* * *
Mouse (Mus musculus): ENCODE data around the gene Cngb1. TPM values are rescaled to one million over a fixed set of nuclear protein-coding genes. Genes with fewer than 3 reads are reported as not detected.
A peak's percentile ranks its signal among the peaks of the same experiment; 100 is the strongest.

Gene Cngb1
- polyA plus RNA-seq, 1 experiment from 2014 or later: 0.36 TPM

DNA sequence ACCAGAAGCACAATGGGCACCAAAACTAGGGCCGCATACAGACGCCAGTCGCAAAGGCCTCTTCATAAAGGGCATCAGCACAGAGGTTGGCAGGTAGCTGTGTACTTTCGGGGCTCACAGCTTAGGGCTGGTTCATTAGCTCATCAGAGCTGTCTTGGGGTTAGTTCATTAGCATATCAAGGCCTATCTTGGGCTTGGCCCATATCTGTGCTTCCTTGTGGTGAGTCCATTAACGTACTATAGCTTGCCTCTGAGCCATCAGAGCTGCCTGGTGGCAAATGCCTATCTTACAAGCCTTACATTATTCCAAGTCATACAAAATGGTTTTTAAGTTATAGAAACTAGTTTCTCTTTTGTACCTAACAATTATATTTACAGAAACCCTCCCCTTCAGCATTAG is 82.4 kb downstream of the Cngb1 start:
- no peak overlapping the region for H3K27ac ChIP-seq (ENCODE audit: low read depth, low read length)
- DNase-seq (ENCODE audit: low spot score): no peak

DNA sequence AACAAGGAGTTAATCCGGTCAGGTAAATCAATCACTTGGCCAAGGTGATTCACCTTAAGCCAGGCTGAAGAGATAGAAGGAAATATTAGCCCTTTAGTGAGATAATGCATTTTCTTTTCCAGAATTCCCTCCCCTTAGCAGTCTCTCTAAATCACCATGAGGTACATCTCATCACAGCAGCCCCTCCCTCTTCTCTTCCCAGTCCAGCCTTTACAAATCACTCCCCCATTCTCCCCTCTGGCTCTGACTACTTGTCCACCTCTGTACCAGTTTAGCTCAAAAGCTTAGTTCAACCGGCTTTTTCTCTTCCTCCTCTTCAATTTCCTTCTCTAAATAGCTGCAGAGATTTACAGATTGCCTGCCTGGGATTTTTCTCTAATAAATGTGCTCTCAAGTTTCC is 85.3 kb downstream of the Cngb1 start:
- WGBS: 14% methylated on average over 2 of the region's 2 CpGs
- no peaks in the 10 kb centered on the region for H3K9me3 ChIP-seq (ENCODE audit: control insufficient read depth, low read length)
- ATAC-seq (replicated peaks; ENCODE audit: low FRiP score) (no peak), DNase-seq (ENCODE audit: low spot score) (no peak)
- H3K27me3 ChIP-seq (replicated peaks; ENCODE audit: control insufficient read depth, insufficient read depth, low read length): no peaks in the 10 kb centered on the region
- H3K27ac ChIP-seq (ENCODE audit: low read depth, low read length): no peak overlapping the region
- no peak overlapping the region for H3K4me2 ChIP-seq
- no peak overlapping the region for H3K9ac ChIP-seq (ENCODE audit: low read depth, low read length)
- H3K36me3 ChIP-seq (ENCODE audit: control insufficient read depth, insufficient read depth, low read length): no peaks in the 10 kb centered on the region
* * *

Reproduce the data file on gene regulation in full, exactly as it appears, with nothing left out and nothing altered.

Mouse (Mus musculus): ENCODE data around the gene Cngb1. TPM values are rescaled to one million over a fixed set of nuclear protein-coding genes. Genes with fewer than 3 reads are reported as not detected.
A peak's percentile ranks its signal among the peaks of the same experiment; 100 is the strongest.

Gene Cngb1
- polyA plus RNA-seq, 1 experiment from 2014 or later: 0.36 TPM

DNA sequence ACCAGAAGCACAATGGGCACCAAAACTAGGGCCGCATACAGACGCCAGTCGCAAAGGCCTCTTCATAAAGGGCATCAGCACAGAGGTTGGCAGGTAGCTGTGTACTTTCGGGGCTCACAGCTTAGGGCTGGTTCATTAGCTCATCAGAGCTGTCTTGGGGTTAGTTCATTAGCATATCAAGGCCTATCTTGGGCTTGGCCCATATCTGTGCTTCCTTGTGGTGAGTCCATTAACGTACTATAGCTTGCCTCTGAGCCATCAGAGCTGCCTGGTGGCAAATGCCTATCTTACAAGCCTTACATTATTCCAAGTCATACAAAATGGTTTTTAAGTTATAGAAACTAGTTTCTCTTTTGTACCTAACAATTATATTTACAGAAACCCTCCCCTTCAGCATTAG is 82.4 kb downstream of the Cngb1 start:
- no peak overlapping the region for H3K27ac ChIP-seq (ENCODE audit: low read depth, low read length)
- DNase-seq (ENCODE audit: low spot score): no peak

DNA sequence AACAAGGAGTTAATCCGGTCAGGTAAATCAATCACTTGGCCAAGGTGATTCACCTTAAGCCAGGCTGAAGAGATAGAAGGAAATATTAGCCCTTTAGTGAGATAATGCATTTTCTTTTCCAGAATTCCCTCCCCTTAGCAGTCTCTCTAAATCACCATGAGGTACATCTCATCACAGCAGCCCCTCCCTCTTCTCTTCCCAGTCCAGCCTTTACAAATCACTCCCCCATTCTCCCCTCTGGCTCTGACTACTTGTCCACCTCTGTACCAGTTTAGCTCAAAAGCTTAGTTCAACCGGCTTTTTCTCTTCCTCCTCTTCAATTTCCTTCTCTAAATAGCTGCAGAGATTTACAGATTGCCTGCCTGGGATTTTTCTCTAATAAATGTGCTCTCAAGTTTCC is 85.3 kb downstream of the Cngb1 start:
- WGBS: 14% methylated on average over 2 of the region's 2 CpGs
- no peaks in the 10 kb centered on the region for H3K9me3 ChIP-seq (ENCODE audit: control insufficient read depth, low read length)
- ATAC-seq (replicated peaks; ENCODE audit: low FRiP score) (no peak), DNase-seq (ENCODE audit: low spot score) (no peak)
- H3K27me3 ChIP-seq (replicated peaks; ENCODE audit: control insufficient read depth, insufficient read depth, low read length): no peaks in the 10 kb centered on the region
- H3K27ac ChIP-seq (ENCODE audit: low read depth, low read length): no peak overlapping the region
- no peak overlapping the region for H3K4me2 ChIP-seq
- no peak overlapping the region for H3K9ac ChIP-seq (ENCODE audit: low read depth, low read length)
- H3K36me3 ChIP-seq (ENCODE audit: control insufficient read depth, insufficient read depth, low read length): no peaks in the 10 kb centered on the region